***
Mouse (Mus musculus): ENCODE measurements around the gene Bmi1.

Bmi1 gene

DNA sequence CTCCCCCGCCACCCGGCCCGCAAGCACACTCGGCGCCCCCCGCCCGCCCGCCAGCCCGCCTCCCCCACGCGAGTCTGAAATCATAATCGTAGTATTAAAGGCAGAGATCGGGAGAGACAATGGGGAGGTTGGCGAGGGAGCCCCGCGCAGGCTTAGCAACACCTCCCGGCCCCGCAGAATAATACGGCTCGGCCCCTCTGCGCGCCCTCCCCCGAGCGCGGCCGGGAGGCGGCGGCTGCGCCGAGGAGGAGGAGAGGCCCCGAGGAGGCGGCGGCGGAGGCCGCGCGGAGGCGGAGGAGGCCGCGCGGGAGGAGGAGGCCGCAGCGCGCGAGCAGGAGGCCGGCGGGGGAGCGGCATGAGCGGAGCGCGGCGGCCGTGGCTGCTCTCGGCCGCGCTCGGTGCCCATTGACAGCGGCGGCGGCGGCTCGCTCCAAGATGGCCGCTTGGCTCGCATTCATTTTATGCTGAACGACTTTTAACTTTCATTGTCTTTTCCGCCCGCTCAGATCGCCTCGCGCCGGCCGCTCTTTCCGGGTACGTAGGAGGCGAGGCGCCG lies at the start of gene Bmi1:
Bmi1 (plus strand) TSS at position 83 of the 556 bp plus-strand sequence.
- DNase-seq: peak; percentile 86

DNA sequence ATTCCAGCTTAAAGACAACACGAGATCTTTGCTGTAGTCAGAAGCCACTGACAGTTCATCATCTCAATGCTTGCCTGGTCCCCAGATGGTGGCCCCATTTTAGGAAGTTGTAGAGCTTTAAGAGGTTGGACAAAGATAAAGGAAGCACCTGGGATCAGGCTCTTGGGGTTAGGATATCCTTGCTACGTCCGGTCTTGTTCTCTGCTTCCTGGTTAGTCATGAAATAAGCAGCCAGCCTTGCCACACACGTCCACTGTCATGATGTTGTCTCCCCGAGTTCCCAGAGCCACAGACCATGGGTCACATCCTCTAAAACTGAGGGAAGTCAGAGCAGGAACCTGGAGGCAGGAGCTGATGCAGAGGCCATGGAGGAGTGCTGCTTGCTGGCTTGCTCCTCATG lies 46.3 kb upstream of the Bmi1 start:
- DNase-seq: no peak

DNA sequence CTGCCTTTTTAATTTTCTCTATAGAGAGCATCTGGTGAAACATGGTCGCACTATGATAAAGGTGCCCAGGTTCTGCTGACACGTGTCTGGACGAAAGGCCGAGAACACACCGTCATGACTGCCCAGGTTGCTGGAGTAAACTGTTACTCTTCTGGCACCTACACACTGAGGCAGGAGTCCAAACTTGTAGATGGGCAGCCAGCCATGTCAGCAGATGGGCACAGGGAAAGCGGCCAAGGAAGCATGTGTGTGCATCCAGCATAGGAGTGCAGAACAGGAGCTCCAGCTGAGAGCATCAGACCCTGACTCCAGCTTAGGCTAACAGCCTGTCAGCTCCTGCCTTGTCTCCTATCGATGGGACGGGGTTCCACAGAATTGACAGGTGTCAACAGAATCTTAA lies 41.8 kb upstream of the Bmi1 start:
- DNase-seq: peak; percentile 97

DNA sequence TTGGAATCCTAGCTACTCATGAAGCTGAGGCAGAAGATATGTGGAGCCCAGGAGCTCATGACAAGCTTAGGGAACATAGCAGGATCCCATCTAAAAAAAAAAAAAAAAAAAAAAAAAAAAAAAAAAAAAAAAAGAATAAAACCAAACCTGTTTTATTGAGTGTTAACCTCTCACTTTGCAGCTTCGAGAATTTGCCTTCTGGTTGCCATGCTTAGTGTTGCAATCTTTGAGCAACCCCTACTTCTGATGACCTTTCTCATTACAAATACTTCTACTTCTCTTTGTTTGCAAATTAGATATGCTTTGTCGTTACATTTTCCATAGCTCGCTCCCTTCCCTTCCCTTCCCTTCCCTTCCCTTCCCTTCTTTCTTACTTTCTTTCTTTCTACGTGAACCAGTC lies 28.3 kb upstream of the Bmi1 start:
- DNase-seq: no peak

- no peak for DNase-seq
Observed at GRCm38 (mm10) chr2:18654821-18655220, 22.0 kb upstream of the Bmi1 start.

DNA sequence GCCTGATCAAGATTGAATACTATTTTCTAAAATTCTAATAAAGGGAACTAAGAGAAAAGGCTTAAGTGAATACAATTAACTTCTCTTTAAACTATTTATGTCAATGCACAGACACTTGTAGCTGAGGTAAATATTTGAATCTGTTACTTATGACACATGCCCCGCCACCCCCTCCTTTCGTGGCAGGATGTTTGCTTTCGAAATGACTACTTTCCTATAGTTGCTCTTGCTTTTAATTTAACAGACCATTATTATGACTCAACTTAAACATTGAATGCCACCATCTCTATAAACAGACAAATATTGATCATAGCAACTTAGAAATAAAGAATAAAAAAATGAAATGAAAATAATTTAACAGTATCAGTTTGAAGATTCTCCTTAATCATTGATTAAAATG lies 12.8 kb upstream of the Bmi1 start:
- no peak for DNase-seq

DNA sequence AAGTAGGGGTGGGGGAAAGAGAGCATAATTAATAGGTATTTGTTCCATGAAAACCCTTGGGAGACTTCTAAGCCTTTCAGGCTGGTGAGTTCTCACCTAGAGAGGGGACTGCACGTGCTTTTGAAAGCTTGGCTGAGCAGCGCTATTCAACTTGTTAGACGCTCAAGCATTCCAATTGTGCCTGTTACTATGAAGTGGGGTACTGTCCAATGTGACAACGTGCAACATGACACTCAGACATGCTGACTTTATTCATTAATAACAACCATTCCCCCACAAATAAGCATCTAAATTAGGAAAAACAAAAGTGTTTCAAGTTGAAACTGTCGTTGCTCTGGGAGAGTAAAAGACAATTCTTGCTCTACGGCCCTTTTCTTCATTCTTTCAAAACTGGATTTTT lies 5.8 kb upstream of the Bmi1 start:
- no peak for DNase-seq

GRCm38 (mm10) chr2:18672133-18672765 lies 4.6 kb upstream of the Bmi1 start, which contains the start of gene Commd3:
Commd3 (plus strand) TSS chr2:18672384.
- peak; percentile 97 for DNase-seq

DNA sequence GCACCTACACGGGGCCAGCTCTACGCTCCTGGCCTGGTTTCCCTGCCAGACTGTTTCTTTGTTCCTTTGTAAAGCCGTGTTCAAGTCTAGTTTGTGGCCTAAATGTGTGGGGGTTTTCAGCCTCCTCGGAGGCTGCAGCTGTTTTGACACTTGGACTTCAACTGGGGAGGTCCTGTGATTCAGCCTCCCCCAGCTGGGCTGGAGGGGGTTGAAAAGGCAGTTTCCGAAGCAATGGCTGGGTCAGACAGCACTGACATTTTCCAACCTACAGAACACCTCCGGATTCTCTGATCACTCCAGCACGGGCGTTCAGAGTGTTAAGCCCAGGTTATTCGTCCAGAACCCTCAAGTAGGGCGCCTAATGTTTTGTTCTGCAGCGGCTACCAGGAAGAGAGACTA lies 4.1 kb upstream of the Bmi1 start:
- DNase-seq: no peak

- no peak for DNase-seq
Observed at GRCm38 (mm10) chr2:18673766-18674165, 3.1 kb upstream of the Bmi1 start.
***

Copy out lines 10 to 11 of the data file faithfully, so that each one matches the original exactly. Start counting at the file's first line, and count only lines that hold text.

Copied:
DNA sequence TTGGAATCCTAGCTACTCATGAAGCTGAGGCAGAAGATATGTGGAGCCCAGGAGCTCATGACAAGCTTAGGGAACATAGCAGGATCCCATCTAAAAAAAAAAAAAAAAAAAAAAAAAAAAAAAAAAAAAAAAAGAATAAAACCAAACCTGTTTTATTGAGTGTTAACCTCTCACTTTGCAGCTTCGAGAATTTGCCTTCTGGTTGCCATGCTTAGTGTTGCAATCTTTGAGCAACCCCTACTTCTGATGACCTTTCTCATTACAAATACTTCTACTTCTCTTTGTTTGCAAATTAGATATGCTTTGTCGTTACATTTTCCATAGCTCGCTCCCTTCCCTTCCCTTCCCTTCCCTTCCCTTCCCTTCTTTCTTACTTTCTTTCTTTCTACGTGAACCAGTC lies 28.3 kb upstream of the Bmi1 start:
- DNase-seq: no peak